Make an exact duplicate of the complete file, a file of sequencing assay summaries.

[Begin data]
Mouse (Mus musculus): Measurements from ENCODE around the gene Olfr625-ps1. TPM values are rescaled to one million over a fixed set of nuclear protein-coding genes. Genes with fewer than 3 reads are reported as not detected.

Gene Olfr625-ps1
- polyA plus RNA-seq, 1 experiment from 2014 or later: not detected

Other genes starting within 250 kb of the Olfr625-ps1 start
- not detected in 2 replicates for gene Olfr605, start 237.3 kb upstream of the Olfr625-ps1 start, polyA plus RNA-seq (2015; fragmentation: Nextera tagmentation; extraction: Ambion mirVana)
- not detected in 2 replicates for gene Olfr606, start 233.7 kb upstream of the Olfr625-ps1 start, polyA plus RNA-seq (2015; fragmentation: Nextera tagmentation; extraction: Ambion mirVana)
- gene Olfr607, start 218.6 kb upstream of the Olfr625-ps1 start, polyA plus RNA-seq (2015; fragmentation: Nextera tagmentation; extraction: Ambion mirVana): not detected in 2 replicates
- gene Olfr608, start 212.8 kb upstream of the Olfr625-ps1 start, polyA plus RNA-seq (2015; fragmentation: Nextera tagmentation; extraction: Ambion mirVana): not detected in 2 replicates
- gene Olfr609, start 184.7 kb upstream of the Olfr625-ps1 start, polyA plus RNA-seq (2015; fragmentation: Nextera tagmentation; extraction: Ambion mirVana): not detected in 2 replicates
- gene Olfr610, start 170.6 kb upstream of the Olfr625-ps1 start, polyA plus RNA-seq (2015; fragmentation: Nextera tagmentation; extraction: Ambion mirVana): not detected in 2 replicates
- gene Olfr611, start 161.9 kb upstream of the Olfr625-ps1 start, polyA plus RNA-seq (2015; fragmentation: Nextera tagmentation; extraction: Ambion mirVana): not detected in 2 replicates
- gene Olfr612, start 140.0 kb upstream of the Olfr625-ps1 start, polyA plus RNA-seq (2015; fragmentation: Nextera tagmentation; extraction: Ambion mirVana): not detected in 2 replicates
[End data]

Mouse (Mus musculus): Measurements from ENCODE around the gene Olfr625-ps1. TPM values are rescaled to one million over a fixed set of nuclear protein-coding genes. Genes with fewer than 3 reads are reported as not detected.

Gene Olfr625-ps1
- polyA plus RNA-seq, 1 experiment from 2014 or later: not detected

Other genes starting within 250 kb of the Olfr625-ps1 start
- not detected in 2 replicates for gene Olfr605, start 237.3 kb upstream of the Olfr625-ps1 start, polyA plus RNA-seq (2015; fragmentation: Nextera tagmentation; extraction: Ambion mirVana)
- not detected in 2 replicates for gene Olfr606, start 233.7 kb upstream of the Olfr625-ps1 start, polyA plus RNA-seq (2015; fragmentation: Nextera tagmentation; extraction: Ambion mirVana)
- gene Olfr607, start 218.6 kb upstream of the Olfr625-ps1 start, polyA plus RNA-seq (2015; fragmentation: Nextera tagmentation; extraction: Ambion mirVana): not detected in 2 replicates
- gene Olfr608, start 212.8 kb upstream of the Olfr625-ps1 start, polyA plus RNA-seq (2015; fragmentation: Nextera tagmentation; extraction: Ambion mirVana): not detected in 2 replicates
- gene Olfr609, start 184.7 kb upstream of the Olfr625-ps1 start, polyA plus RNA-seq (2015; fragmentation: Nextera tagmentation; extraction: Ambion mirVana): not detected in 2 replicates
- gene Olfr610, start 170.6 kb upstream of the Olfr625-ps1 start, polyA plus RNA-seq (2015; fragmentation: Nextera tagmentation; extraction: Ambion mirVana): not detected in 2 replicates
- gene Olfr611, start 161.9 kb upstream of the Olfr625-ps1 start, polyA plus RNA-seq (2015; fragmentation: Nextera tagmentation; extraction: Ambion mirVana): not detected in 2 replicates
- gene Olfr612, start 140.0 kb upstream of the Olfr625-ps1 start, polyA plus RNA-seq (2015; fragmentation: Nextera tagmentation; extraction: Ambion mirVana): not detected in 2 replicates